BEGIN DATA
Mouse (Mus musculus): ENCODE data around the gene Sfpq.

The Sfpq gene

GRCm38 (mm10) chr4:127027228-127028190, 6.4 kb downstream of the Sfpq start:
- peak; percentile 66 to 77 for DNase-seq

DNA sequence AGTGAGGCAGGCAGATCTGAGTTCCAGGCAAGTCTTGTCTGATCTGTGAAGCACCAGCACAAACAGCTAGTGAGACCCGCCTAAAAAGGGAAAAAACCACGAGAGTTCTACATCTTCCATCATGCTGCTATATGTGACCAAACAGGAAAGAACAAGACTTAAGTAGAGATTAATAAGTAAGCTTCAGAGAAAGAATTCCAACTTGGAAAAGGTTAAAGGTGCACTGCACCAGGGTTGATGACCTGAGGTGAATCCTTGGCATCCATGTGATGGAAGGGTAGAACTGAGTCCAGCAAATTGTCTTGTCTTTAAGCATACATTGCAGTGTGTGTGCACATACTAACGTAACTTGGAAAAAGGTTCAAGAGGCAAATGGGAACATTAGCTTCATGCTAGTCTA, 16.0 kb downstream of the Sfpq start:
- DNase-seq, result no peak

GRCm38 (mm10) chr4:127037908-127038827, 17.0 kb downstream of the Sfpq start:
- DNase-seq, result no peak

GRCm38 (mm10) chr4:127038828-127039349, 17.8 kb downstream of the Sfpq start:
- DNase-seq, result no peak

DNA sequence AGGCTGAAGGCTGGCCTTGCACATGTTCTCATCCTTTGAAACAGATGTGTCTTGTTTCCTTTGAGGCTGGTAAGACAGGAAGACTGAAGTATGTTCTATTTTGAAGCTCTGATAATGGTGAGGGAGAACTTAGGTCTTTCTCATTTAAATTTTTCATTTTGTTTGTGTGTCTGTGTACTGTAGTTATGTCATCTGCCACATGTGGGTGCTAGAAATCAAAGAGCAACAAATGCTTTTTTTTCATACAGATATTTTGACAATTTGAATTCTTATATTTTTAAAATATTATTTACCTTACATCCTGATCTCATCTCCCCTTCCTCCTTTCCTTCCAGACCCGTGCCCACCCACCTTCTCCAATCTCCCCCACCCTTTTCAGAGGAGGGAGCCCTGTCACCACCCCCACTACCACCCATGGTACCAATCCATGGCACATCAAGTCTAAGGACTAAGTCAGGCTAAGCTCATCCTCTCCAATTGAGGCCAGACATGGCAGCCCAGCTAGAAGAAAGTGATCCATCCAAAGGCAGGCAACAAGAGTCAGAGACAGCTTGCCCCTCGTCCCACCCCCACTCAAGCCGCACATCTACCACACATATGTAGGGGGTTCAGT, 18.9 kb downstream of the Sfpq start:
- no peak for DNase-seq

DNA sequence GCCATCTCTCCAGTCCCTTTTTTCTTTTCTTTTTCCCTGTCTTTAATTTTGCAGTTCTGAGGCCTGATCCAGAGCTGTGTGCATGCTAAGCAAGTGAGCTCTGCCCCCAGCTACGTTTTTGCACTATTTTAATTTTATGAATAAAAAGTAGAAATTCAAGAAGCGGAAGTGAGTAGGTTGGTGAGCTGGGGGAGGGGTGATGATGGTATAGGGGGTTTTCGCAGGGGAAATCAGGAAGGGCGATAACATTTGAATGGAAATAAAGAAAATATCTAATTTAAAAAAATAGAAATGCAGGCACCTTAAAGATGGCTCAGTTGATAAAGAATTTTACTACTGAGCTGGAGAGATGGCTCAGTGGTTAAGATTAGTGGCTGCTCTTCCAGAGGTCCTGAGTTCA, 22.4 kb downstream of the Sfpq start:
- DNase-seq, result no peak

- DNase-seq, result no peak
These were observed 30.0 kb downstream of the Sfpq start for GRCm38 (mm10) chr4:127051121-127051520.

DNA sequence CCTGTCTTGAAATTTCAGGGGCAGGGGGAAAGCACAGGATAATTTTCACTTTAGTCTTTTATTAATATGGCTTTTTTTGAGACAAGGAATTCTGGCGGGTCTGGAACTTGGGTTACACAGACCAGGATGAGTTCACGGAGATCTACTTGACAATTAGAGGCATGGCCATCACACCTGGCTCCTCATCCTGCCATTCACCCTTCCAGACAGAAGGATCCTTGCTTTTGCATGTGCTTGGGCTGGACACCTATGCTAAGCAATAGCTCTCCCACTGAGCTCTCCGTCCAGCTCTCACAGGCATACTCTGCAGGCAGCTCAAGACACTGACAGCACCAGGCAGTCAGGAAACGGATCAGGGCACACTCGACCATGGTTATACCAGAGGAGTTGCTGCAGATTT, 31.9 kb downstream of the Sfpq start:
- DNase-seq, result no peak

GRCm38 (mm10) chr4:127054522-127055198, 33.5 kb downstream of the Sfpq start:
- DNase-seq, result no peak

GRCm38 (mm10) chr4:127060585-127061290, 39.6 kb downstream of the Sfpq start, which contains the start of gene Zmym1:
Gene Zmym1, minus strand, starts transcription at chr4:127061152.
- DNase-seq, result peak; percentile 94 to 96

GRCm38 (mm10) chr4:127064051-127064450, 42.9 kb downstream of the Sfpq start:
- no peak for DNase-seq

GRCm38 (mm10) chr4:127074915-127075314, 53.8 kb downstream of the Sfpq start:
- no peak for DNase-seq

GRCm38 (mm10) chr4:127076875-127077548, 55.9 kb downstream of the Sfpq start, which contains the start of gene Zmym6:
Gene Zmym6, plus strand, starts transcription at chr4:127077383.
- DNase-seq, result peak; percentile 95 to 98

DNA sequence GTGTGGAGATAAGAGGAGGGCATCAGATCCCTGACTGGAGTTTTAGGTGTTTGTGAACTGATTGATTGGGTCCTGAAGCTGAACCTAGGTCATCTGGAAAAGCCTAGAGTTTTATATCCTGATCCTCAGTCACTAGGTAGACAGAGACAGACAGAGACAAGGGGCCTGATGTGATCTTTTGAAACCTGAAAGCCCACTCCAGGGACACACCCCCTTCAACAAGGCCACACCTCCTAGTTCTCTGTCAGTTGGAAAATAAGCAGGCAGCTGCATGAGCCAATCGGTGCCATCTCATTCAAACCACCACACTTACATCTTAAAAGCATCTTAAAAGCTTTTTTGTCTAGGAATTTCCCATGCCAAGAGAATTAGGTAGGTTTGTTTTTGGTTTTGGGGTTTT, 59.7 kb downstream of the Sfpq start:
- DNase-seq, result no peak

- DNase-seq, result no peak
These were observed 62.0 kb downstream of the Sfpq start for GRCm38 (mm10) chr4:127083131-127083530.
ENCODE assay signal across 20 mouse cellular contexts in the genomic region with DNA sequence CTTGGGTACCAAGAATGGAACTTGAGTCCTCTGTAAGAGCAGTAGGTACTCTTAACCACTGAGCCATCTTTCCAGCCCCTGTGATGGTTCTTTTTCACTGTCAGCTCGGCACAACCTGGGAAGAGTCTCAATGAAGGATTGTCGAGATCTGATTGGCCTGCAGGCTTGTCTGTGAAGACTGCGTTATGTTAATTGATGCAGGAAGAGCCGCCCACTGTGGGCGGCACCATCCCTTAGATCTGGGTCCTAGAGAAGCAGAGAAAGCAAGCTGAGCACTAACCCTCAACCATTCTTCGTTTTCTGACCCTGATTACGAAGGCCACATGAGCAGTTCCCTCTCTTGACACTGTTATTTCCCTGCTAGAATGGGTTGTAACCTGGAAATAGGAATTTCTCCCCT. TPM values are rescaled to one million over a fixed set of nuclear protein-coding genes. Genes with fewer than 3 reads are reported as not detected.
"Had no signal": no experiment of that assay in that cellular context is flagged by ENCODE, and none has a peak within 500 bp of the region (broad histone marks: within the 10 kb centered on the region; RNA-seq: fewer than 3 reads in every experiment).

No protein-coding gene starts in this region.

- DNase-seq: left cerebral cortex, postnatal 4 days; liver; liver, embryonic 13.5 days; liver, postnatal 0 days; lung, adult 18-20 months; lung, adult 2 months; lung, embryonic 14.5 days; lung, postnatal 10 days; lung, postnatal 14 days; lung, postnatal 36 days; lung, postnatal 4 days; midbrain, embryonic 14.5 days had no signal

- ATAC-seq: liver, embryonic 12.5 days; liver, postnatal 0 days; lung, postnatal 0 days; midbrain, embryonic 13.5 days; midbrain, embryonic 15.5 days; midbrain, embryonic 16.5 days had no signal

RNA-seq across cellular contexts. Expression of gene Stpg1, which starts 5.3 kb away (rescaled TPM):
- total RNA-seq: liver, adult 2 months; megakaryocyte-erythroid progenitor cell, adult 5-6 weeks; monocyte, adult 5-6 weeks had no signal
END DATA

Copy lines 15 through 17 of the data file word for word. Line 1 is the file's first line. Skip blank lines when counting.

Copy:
- DNase-seq, result no peak
These were observed 30.0 kb downstream of the Sfpq start for GRCm38 (mm10) chr4:127051121-127051520.

DNA sequence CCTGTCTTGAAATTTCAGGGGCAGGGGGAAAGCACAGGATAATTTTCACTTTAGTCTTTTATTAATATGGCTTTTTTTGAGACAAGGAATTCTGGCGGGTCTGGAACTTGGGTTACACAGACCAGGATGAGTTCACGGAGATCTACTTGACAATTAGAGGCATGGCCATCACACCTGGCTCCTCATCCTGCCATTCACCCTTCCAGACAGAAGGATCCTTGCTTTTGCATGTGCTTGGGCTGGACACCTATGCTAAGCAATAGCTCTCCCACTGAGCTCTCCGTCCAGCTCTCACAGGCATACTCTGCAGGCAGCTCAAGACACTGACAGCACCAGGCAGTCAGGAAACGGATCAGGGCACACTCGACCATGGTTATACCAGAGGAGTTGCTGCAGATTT, 31.9 kb downstream of the Sfpq start: